Home » Captioning: Making classroom video more effective and inclusive

Captioning: Making classroom video more effective and inclusive

Want a sure-fire way to help kids develop their vocabulary and reading skills faster?  Do you have a student whose first language is not the same as their classmates and who would like to access video based material more easily?  

Video platforms like YouTube and Vimeo are great sources of content for the classroom but they also have some very interesting features that should interest any teacher.   Let’s take a look!  (Video: 2 mins)

Things to check

There are some limits to be aware of, so you may want to check any video content before expecting it to work in class correctly.

  • Not all videos will be enabled for auto-generated subtitles.
  • If there is a lot of music or noise in a video, it may not generate everything said.
  • The auto-generation is not great at grammar and will miss capital letters and punctuation. Some videos may have professionally produced custom captions to address this.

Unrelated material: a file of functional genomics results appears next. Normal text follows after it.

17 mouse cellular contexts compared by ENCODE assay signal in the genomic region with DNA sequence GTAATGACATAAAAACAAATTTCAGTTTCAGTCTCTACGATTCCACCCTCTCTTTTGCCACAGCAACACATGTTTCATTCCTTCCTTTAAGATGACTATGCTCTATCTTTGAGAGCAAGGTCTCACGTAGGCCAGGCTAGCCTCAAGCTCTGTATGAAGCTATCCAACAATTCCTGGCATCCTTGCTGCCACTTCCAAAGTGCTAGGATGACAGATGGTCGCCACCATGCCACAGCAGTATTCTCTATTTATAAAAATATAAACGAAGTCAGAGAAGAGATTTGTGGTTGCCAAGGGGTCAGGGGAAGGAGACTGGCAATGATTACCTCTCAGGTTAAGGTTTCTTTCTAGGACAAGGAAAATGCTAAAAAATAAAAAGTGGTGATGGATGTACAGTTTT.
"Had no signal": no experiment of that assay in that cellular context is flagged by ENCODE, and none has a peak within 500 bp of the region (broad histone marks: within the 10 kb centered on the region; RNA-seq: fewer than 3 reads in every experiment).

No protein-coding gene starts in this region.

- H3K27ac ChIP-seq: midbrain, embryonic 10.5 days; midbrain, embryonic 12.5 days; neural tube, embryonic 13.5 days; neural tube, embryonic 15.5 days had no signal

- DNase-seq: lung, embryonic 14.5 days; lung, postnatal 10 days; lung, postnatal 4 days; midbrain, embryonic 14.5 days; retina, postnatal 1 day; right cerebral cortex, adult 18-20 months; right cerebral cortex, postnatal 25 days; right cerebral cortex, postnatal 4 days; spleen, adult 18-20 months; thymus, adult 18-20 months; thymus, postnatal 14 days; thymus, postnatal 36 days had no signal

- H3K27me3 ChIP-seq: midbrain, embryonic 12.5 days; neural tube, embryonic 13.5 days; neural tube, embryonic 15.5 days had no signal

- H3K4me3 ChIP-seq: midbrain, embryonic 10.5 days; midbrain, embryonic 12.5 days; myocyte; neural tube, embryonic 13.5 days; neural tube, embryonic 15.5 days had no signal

• Vimeo has similar speed and auto-generated subtitle options but lacks a translate feature.

One for the students too?

Activating the subtitles can be an extra help for an independent learner when encountering and exploring new vocabulary or ideas and is something they may want to be made aware of.

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At Folens, we believe that educators sharing insights and experiences with each other is crucial to improving education for all. Teachers’ Corner is edited by teachers, with teachers and for teachers.

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